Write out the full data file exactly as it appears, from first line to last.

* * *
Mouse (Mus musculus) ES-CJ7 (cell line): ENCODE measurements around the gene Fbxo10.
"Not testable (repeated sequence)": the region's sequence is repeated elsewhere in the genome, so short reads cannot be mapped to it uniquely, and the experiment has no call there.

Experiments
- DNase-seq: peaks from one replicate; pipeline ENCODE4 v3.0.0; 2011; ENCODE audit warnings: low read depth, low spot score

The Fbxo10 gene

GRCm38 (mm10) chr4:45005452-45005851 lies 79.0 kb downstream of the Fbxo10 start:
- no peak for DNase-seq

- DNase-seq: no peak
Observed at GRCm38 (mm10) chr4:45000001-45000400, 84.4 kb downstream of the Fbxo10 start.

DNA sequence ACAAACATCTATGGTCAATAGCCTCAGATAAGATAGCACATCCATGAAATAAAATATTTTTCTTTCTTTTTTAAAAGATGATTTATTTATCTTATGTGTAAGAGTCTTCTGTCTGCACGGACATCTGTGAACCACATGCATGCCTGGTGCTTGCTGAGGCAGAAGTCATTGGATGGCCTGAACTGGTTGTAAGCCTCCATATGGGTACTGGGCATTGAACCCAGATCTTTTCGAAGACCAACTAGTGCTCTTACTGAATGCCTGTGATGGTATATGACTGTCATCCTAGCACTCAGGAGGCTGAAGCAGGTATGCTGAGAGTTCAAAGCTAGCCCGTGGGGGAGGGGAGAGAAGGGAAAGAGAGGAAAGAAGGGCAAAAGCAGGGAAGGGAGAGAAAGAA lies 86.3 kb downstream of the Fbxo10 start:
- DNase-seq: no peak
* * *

Mouse (Mus musculus) ES-CJ7 (cell line): ENCODE measurements around the gene Fbxo10.
"Not testable (repeated sequence)": the region's sequence is repeated elsewhere in the genome, so short reads cannot be mapped to it uniquely, and the experiment has no call there.

Experiments
- DNase-seq: peaks from one replicate; pipeline ENCODE4 v3.0.0; 2011; ENCODE audit warnings: low read depth, low spot score

The Fbxo10 gene

GRCm38 (mm10) chr4:45005452-45005851 lies 79.0 kb downstream of the Fbxo10 start:
- no peak for DNase-seq

- DNase-seq: no peak
Observed at GRCm38 (mm10) chr4:45000001-45000400, 84.4 kb downstream of the Fbxo10 start.

DNA sequence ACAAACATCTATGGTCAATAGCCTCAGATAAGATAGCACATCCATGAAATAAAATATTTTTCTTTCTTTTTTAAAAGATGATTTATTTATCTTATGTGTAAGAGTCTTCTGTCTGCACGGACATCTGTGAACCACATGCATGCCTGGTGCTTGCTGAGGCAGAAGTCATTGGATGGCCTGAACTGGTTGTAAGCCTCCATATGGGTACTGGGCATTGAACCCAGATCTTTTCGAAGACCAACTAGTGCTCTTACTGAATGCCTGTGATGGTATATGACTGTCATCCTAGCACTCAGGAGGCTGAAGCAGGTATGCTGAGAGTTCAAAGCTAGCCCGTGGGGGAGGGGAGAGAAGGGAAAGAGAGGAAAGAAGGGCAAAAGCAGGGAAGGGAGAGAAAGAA lies 86.3 kb downstream of the Fbxo10 start:
- DNase-seq: no peak